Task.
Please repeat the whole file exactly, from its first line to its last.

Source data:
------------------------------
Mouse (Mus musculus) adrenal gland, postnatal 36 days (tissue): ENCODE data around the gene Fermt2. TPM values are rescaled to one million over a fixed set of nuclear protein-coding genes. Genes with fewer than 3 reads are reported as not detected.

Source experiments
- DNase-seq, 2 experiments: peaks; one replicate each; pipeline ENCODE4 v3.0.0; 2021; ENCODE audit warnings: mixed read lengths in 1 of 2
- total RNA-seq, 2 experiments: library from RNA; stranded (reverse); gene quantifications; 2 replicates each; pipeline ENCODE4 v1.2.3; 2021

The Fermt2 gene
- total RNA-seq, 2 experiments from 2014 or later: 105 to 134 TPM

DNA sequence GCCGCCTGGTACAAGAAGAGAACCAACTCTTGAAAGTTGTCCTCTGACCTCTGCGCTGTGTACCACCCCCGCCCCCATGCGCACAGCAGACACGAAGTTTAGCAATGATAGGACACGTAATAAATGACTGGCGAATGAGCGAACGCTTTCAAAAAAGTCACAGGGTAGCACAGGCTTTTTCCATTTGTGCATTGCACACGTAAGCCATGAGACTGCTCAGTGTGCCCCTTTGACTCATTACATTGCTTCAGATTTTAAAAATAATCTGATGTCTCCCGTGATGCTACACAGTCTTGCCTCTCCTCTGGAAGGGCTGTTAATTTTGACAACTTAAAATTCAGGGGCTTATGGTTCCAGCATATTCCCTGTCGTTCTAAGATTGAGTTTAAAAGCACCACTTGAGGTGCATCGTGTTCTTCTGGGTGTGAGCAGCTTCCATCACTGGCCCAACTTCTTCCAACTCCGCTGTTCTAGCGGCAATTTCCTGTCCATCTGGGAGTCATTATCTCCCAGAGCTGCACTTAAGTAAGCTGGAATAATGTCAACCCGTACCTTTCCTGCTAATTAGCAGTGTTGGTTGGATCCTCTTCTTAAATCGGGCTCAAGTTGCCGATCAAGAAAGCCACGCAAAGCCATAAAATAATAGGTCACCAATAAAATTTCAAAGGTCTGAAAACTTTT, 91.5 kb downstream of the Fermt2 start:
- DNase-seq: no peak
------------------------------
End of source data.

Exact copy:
Mouse (Mus musculus) adrenal gland, postnatal 36 days (tissue): ENCODE data around the gene Fermt2. TPM values are rescaled to one million over a fixed set of nuclear protein-coding genes. Genes with fewer than 3 reads are reported as not detected.

Source experiments
- DNase-seq, 2 experiments: peaks; one replicate each; pipeline ENCODE4 v3.0.0; 2021; ENCODE audit warnings: mixed read lengths in 1 of 2
- total RNA-seq, 2 experiments: library from RNA; stranded (reverse); gene quantifications; 2 replicates each; pipeline ENCODE4 v1.2.3; 2021

The Fermt2 gene
- total RNA-seq, 2 experiments from 2014 or later: 105 to 134 TPM

DNA sequence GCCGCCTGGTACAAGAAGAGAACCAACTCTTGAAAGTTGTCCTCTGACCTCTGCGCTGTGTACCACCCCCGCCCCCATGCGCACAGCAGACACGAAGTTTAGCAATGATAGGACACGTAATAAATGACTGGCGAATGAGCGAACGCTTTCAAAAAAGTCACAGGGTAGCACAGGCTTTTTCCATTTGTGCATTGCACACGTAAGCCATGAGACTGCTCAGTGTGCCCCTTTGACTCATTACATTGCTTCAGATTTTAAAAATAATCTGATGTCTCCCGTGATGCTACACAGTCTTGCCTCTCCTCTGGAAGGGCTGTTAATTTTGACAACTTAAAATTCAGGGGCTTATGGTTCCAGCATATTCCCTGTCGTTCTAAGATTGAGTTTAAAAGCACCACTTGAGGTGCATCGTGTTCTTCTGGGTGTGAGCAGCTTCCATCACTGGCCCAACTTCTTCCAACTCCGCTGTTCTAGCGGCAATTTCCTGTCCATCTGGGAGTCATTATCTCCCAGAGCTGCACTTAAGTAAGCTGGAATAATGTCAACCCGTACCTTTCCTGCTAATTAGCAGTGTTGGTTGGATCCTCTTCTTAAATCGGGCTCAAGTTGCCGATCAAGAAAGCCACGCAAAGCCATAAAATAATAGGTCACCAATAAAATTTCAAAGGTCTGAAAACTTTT, 91.5 kb downstream of the Fermt2 start:
- DNase-seq: no peak